Now that I’m no longer Paul, I feel a lot better. I would even say that I have grown into being Harvey Taylor-McCartney.
I underestimated the impact sharing a name with Paul McCartney had on Harvey when we were just dating, but it became clear as soon as we got engaged and the jokes started to flow.
I was considering asking one of my very good friends to be my best man – up until he revealed that he was looking forward to working as many of The Beatles’ songs into his speech as possible.
Given Harvey’s distaste for the music of his namesake, I knew that I would have to find someone else.
But aside from that, I wasn’t too concerned about becoming Paul McCartney. What did worry me was that his name would be exactly the same as mine.
I feared that there would literally be nothing to tell us apart, especially as we are similar to look at. We both have shaved heads, established beards, wear specs, and even have a similar style of dress.
This nightmare became a reality when we went on our honeymoon to Mauritius, with some of the hotel staff joking that we were having a ‘twinny-moon’, which does not bear thinking about!
Thank goodness we decided to adopt a double-barrelled name in the long run. Also, when Harvey changed his name legally, that helped ease my nerves slightly.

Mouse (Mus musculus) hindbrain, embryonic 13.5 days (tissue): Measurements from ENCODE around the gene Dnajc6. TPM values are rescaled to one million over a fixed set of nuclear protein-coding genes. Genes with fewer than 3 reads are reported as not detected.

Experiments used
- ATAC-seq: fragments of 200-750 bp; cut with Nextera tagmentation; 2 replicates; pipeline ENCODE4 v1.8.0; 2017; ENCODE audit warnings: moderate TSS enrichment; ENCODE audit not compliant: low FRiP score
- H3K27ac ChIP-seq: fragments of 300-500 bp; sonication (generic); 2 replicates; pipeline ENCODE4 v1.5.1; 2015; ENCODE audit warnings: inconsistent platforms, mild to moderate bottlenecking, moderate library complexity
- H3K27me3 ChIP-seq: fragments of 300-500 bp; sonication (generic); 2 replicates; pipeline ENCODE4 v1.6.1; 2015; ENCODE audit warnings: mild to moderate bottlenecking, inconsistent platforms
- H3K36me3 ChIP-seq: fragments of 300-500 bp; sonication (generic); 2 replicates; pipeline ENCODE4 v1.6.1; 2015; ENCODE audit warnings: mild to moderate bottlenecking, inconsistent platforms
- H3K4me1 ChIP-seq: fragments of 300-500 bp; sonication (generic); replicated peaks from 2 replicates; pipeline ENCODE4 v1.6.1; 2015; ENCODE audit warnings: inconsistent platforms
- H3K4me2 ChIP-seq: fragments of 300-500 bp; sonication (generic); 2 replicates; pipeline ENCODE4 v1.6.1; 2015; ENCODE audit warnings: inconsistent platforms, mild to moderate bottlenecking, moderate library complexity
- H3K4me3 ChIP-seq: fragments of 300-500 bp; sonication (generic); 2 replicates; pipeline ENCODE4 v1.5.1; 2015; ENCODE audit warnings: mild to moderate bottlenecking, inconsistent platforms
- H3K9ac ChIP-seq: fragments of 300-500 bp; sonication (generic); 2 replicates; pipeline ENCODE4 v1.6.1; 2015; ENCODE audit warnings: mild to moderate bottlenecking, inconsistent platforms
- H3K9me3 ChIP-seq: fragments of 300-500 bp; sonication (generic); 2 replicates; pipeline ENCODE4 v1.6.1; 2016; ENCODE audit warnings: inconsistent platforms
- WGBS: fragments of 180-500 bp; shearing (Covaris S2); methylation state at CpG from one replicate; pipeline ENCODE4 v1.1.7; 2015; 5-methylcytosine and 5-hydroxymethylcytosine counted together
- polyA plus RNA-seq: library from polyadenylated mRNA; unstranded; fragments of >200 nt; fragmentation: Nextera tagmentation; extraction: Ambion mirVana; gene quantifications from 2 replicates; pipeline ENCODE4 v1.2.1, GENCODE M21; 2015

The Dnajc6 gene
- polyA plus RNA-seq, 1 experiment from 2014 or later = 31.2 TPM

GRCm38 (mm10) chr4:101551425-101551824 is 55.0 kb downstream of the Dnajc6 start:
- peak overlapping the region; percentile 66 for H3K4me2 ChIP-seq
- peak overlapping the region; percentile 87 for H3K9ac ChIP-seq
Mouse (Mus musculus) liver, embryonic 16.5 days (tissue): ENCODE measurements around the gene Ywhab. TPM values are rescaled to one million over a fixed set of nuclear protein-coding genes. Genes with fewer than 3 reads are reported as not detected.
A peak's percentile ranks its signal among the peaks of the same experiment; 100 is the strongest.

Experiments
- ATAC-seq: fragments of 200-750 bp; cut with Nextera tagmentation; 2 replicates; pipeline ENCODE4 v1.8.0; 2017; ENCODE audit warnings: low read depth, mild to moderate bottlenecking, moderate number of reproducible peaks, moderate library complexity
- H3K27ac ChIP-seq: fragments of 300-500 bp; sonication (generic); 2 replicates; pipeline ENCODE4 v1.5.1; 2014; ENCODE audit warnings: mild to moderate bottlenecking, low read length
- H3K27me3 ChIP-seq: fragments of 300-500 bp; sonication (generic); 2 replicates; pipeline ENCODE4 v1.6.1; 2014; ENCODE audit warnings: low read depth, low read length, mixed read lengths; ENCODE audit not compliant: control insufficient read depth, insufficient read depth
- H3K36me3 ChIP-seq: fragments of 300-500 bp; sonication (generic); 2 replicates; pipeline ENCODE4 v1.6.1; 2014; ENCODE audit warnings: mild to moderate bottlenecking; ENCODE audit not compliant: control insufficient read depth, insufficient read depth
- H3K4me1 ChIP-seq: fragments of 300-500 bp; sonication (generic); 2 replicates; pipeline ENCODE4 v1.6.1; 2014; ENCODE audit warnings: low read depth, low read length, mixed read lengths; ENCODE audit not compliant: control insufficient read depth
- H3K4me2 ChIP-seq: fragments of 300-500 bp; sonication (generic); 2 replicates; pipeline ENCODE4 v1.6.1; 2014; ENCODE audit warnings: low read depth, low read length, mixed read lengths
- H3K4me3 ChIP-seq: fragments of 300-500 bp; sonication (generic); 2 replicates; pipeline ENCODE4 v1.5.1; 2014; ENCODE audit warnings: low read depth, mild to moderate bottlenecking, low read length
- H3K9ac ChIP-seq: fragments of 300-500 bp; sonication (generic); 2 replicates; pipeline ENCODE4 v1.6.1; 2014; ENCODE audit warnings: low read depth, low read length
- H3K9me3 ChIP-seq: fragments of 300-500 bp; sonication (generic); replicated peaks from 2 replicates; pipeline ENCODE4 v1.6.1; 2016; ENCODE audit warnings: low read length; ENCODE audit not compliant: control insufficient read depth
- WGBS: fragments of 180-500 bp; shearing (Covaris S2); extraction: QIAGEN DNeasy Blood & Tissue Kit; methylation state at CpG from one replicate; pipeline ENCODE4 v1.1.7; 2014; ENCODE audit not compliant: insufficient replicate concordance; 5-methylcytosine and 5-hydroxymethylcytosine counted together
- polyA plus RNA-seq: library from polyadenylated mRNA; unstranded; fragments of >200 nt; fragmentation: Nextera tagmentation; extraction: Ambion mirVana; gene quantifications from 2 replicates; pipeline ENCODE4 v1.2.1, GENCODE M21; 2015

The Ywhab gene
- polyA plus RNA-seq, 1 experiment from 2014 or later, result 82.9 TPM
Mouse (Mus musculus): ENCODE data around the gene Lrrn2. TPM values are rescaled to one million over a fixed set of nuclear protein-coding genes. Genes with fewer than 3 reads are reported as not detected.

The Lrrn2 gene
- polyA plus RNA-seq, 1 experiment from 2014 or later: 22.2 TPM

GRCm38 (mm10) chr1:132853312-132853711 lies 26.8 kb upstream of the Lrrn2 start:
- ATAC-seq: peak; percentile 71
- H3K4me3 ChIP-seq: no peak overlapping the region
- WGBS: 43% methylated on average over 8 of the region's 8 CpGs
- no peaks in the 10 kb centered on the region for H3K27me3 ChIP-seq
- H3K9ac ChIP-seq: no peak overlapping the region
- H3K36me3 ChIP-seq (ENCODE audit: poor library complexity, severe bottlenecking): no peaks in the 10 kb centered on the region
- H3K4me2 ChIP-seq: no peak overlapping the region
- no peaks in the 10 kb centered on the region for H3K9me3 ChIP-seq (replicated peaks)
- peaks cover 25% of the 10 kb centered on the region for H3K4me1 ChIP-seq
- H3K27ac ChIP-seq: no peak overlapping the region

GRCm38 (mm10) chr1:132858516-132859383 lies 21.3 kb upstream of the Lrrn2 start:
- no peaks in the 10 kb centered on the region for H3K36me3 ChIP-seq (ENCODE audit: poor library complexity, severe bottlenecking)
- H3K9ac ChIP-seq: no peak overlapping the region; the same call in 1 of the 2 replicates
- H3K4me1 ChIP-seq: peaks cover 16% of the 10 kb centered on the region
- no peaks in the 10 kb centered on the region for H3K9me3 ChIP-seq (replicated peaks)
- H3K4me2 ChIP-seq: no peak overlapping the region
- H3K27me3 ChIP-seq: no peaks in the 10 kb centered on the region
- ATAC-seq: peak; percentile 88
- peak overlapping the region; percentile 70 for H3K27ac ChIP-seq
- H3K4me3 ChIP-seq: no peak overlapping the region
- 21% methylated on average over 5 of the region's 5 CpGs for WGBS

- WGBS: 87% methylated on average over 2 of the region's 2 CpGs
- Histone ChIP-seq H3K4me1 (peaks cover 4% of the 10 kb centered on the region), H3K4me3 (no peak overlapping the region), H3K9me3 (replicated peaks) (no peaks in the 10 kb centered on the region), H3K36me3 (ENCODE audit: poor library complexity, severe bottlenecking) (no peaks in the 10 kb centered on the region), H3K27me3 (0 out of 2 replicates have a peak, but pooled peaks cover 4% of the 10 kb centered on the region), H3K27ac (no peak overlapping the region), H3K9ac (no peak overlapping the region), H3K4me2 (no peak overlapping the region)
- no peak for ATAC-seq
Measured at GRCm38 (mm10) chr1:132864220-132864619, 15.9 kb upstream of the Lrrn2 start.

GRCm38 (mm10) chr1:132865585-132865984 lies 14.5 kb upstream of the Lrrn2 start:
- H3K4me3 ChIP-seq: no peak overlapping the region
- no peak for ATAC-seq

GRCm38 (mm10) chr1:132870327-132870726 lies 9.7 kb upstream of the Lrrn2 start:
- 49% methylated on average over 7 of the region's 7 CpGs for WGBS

Having said that, things do become complicated when we’re around his family. To them, he is Paul and I also slip into calling him that in front of them. It can get a bit confusing for us both when I hear his family call his name and I respond.
Thankfully, over the years, we have found a way to make it work – but to them we’re the two Pauls.
To everyone else, however, I am the one with the famous name now. It doesn’t help that I’m a singer and musician in a band, but I am grateful that I moved from teaching secondary school to higher education before I got married.
The idea of teaching sixth formers, referring to me as ‘Sir’ Paul McCartney makes me realise I’ve had a lucky escape there.
I’m slightly more fortunate than Harv in that people’s responses vary a bit more now than when he was growing up. Anyone my age and above naturally slips into ribbing me, like they did him years ago, but thankfully for a lot of the younger generation it doesn’t immediately click.
I think it helps that I have my original surname in there to disrupt the associations. But I actually quite like having a double-barrelled name that just happens to reference one of the greatest singer-songwriters of his time.
It’s also easier for me than it was for Harvey because I’m not averse to being the centre of attention, whereas he doesn’t like it, so I don’t mind all the back and forth so much.
That said, I’m already dreading the awards ceremony when I qualify for my doctorate. I’m just hoping they’re still being officiated online by then so I can’t hear people whispering or giggling when my name is read out.
I also refrain from giving the ‘McCartney’ part of my surname when speaking to people on the phone or booking a table for dinner. I don’t really want anyone saying my full name out loud as we arrive for a quiet dinner, or making some joke about having someone famous dining with them that evening.
But unlike Harv, I’m in no rush to change my name again. The same cannot be said of my middle name – but that’s an altogether different story!